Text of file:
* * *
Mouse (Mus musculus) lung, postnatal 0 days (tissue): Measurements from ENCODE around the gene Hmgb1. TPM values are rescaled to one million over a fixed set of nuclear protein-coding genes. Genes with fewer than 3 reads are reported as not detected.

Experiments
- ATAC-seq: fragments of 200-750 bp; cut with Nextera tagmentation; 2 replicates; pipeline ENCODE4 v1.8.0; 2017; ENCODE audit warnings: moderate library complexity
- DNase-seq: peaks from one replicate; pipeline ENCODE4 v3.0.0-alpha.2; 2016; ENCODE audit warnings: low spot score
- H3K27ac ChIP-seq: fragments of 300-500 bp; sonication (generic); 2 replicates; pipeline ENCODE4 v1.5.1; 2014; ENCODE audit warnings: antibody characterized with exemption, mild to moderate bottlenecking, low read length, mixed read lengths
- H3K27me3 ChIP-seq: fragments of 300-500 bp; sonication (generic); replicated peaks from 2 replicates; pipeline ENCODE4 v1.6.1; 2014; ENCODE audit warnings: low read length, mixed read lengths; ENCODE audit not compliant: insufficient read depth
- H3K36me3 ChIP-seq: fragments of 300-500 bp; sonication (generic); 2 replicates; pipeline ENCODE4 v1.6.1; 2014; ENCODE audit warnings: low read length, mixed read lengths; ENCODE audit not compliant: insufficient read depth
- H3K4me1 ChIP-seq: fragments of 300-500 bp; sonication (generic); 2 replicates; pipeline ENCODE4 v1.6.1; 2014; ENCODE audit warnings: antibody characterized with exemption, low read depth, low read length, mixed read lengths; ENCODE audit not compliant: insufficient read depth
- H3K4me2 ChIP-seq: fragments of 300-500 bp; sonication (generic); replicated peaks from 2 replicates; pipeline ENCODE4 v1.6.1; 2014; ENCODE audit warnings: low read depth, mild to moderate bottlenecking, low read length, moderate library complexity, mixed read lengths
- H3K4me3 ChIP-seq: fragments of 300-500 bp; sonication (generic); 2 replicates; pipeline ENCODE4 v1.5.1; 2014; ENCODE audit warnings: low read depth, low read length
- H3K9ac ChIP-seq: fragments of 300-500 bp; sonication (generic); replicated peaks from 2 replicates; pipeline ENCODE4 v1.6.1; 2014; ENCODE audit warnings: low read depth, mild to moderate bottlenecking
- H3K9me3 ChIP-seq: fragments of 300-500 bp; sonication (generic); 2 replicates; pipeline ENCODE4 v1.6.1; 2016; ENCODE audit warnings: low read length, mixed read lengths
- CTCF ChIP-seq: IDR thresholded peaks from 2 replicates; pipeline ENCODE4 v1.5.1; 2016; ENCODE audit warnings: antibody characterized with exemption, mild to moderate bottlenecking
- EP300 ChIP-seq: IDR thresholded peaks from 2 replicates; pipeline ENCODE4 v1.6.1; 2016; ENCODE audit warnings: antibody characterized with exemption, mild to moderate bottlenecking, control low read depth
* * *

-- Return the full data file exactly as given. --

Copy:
Mouse (Mus musculus) lung, postnatal 0 days (tissue): Measurements from ENCODE around the gene Hmgb1. TPM values are rescaled to one million over a fixed set of nuclear protein-coding genes. Genes with fewer than 3 reads are reported as not detected.

Experiments
- ATAC-seq: fragments of 200-750 bp; cut with Nextera tagmentation; 2 replicates; pipeline ENCODE4 v1.8.0; 2017; ENCODE audit warnings: moderate library complexity
- DNase-seq: peaks from one replicate; pipeline ENCODE4 v3.0.0-alpha.2; 2016; ENCODE audit warnings: low spot score
- H3K27ac ChIP-seq: fragments of 300-500 bp; sonication (generic); 2 replicates; pipeline ENCODE4 v1.5.1; 2014; ENCODE audit warnings: antibody characterized with exemption, mild to moderate bottlenecking, low read length, mixed read lengths
- H3K27me3 ChIP-seq: fragments of 300-500 bp; sonication (generic); replicated peaks from 2 replicates; pipeline ENCODE4 v1.6.1; 2014; ENCODE audit warnings: low read length, mixed read lengths; ENCODE audit not compliant: insufficient read depth
- H3K36me3 ChIP-seq: fragments of 300-500 bp; sonication (generic); 2 replicates; pipeline ENCODE4 v1.6.1; 2014; ENCODE audit warnings: low read length, mixed read lengths; ENCODE audit not compliant: insufficient read depth
- H3K4me1 ChIP-seq: fragments of 300-500 bp; sonication (generic); 2 replicates; pipeline ENCODE4 v1.6.1; 2014; ENCODE audit warnings: antibody characterized with exemption, low read depth, low read length, mixed read lengths; ENCODE audit not compliant: insufficient read depth
- H3K4me2 ChIP-seq: fragments of 300-500 bp; sonication (generic); replicated peaks from 2 replicates; pipeline ENCODE4 v1.6.1; 2014; ENCODE audit warnings: low read depth, mild to moderate bottlenecking, low read length, moderate library complexity, mixed read lengths
- H3K4me3 ChIP-seq: fragments of 300-500 bp; sonication (generic); 2 replicates; pipeline ENCODE4 v1.5.1; 2014; ENCODE audit warnings: low read depth, low read length
- H3K9ac ChIP-seq: fragments of 300-500 bp; sonication (generic); replicated peaks from 2 replicates; pipeline ENCODE4 v1.6.1; 2014; ENCODE audit warnings: low read depth, mild to moderate bottlenecking
- H3K9me3 ChIP-seq: fragments of 300-500 bp; sonication (generic); 2 replicates; pipeline ENCODE4 v1.6.1; 2016; ENCODE audit warnings: low read length, mixed read lengths
- CTCF ChIP-seq: IDR thresholded peaks from 2 replicates; pipeline ENCODE4 v1.5.1; 2016; ENCODE audit warnings: antibody characterized with exemption, mild to moderate bottlenecking
- EP300 ChIP-seq: IDR thresholded peaks from 2 replicates; pipeline ENCODE4 v1.6.1; 2016; ENCODE audit warnings: antibody characterized with exemption, mild to moderate bottlenecking, control low read depth